With its new melanoma treatment deemed ready for market, GlaxoSmithKline (NYSE:GSK) made advancements into a promising area of cancer research. It involves the use of a combination of agents that target different areas affecting the growth of cancer cells.
The first FDA approval for a two-drug treatment for melanoma, a deadly form of skin cancer, involves the combined treatment of Tafinlar (dabrafenib) and Mekinist (trametinib). Each drug, along with an approved diagnostic test, received FDA approval in 2013 individually to treat a late-stage form of melanoma that has spread or is considered inoperable.
The therapy applies to patients that have two mutations of the disease. The approved companion drug test confirms if melanoma patients have the BRAF V600E or V600K mutation. It is estimated that about half of patients newly diagnosed with melanoma carry one of the mutations. Tafinlar targets primarily BRAF V600E, while Mekinist treats both V600E and V600K.
The phase II trial presented data that favored the combined treatment over the use of Tafinlar by itself. The combined treatment was found to be more effective in a greater number of patients and had a longer duration of response, or the length of time that cancer cells stabilize before additional treatment is required. There are several adverse events associated with the use of both treatments, including an increase in other less harmful forms of skin cancers, hemorrhaging, blood clots, and heart problems .
Oncology has higher sales despite drop in pharma segment
This latest drug approval adds another product to GlaxoSmithKline's important oncology pipeline. The oncology segment is a key growth area, along with the respiratory and vaccine business segments. New products helped the oncology segment's sales rise 14%, which excluded contributions from recently launched products.
The company's net earnings for the third quarter ended Sept. 30, 2013 were $1.57 billion. U.S. pharmaceuticals and vaccines segments were negatively affected by 3% due to a decrease in inventories maintained by wholesalers and retailers. However, GSK reaffirmed its guidance for fiscal 2013 EPS growth of 3% to 4% and sales growth of about 1 %.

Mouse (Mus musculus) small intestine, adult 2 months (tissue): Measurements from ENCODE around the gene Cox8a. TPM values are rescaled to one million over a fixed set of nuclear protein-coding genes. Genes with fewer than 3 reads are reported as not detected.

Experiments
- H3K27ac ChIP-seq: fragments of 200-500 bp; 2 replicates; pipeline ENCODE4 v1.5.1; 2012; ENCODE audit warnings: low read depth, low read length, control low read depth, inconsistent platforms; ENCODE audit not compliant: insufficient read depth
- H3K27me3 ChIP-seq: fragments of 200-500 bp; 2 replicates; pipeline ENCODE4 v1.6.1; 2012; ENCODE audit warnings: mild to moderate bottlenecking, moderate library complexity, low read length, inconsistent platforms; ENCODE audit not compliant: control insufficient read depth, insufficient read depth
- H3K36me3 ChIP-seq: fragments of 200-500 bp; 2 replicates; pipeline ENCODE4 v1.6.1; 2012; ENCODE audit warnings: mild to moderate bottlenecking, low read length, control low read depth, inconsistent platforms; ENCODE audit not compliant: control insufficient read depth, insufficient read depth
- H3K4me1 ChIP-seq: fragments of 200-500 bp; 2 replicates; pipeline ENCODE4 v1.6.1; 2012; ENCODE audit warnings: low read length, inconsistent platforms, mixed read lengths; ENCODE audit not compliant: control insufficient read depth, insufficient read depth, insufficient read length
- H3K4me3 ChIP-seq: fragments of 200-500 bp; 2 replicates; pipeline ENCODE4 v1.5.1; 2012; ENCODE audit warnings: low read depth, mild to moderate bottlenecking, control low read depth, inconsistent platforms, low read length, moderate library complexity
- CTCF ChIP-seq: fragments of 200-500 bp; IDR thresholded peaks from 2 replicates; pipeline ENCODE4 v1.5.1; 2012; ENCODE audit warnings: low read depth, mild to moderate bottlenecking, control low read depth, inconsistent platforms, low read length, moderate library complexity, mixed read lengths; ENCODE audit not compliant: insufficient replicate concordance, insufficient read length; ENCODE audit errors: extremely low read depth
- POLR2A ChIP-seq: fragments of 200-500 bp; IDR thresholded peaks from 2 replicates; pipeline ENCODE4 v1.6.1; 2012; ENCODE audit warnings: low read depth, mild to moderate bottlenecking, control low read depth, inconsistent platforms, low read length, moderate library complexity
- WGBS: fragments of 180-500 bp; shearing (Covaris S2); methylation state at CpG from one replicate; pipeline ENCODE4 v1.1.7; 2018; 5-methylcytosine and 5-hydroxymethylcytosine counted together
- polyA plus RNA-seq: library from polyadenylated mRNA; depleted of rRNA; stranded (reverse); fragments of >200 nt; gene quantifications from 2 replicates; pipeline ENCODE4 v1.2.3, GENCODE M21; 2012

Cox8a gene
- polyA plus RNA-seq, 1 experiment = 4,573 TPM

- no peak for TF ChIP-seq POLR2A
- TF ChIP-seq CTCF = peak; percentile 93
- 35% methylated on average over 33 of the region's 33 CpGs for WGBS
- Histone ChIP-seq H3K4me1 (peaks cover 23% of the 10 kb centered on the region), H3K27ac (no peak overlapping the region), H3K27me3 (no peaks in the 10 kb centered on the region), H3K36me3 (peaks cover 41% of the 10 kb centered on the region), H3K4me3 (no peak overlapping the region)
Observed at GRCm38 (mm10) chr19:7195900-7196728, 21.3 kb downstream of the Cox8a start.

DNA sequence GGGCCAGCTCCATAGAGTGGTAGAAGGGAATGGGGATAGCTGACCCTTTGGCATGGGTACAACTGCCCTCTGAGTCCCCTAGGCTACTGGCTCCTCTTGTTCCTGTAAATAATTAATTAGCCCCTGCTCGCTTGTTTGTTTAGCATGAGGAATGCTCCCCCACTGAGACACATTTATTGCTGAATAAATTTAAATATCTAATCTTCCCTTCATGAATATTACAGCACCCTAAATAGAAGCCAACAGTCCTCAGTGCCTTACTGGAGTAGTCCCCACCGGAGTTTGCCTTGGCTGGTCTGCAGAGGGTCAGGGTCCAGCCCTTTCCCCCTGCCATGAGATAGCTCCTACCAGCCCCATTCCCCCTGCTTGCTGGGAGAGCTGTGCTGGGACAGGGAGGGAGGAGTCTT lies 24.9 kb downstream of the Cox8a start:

New treatment can challenge other melanoma therapies
The two-drug combo may prove to be a welcomed option for patients using standard chemotherapy. Treatments, such as Novartis' (NYSE:NVS) melanoma drug Proleukin (aldesleukin), which is part of the company's mature products line. This product line has been decreasing in importance in the last three years and is also subject to competition from the generics. Novartis' overall oncology pipeline is estimated to deliver more than $1 billion in sales by 2017.
Like GlaxoSmithKline, Novartis is moving toward a new phase in cancer treatments that are personalized to each individual patient. A new therapy on the drawing board involves the use of CART cells, which are patient immune cells that are reengineered to fight cancer and injected back into the patient. With its broad oncology pipeline, the company is also looking into combining products that target mutations .
Another advanced stage melanoma therapy, manufactured by Bayer (NASDAQOTH:BAYRY), is DTIC-Dome (dacarbazine). Like Proleukin, the drug is a traditional form of chemotherapy with multiple side effects. The company has supplied the drug since its approval in 1975 even though there are generic versions of it. The drug is not a major contributor within Bayer's broad product line and its use may continue to decline as new cancer therapies enter the market. The company's latest oncology drugs include Stivarga, for gastrointestinal cancer, and Xofigo, for prostate cancer. Both drugs contributed to the 8.6% increase in sales for the pharmaceuticals segment .
My Foolish conclusion
The approval of this new combination therapy adds to GSK's drug pipeline a cutting edge therapy for treating late stage melanoma that is inoperable or has spread to other areas of the body. This targeted therapy has the potential to become popular with doctors seeking a new melanoma treatment option with fewer side effects than standard chemotherapy.
Eileen Rojas has no position in any stocks mentioned. The Motley Fool has no position in any of the stocks mentioned. Try any of our Foolish newsletter services free for 30 days. We Fools may not all hold the same opinions, but we all believe that considering a diverse range of insights makes us better investors. The Motley Fool has a disclosure policy.
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